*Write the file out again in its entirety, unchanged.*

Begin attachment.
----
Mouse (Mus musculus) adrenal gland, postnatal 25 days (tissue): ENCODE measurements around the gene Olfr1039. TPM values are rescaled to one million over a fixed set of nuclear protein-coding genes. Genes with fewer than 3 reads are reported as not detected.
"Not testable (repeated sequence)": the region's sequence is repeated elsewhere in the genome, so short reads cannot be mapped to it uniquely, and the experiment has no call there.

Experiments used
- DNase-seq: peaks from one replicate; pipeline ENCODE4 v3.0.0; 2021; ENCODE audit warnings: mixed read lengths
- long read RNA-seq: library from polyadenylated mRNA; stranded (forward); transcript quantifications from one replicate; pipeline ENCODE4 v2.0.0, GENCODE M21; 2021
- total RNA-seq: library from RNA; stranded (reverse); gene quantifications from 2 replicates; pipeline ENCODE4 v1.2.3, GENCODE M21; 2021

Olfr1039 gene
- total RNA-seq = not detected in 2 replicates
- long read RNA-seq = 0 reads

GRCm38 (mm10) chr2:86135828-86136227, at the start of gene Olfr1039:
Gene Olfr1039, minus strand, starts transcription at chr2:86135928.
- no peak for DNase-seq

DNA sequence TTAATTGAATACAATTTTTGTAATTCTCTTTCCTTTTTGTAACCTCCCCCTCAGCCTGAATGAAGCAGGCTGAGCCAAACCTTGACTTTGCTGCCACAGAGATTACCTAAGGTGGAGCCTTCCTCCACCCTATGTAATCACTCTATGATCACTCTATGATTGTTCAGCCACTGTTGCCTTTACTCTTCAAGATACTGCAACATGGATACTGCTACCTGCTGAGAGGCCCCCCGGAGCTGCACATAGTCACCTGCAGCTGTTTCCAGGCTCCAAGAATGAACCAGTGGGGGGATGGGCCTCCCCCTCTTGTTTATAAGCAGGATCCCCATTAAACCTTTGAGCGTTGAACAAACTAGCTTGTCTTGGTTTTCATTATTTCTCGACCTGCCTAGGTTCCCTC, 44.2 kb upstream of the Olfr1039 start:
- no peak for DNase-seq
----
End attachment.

Mouse (Mus musculus) adrenal gland, postnatal 25 days (tissue): ENCODE measurements around the gene Olfr1039. TPM values are rescaled to one million over a fixed set of nuclear protein-coding genes. Genes with fewer than 3 reads are reported as not detected.
"Not testable (repeated sequence)": the region's sequence is repeated elsewhere in the genome, so short reads cannot be mapped to it uniquely, and the experiment has no call there.

Experiments used
- DNase-seq: peaks from one replicate; pipeline ENCODE4 v3.0.0; 2021; ENCODE audit warnings: mixed read lengths
- long read RNA-seq: library from polyadenylated mRNA; stranded (forward); transcript quantifications from one replicate; pipeline ENCODE4 v2.0.0, GENCODE M21; 2021
- total RNA-seq: library from RNA; stranded (reverse); gene quantifications from 2 replicates; pipeline ENCODE4 v1.2.3, GENCODE M21; 2021

Olfr1039 gene
- total RNA-seq = not detected in 2 replicates
- long read RNA-seq = 0 reads

GRCm38 (mm10) chr2:86135828-86136227, at the start of gene Olfr1039:
Gene Olfr1039, minus strand, starts transcription at chr2:86135928.
- no peak for DNase-seq

DNA sequence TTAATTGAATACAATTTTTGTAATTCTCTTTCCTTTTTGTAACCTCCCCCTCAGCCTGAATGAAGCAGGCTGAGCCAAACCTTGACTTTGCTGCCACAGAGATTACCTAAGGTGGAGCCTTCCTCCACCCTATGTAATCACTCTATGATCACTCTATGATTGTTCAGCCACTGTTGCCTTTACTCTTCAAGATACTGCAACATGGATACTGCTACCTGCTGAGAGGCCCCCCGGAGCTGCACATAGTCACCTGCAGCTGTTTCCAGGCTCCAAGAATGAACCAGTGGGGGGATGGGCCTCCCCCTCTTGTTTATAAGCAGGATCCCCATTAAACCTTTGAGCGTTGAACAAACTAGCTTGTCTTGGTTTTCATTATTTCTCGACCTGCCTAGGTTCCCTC, 44.2 kb upstream of the Olfr1039 start:
- no peak for DNase-seq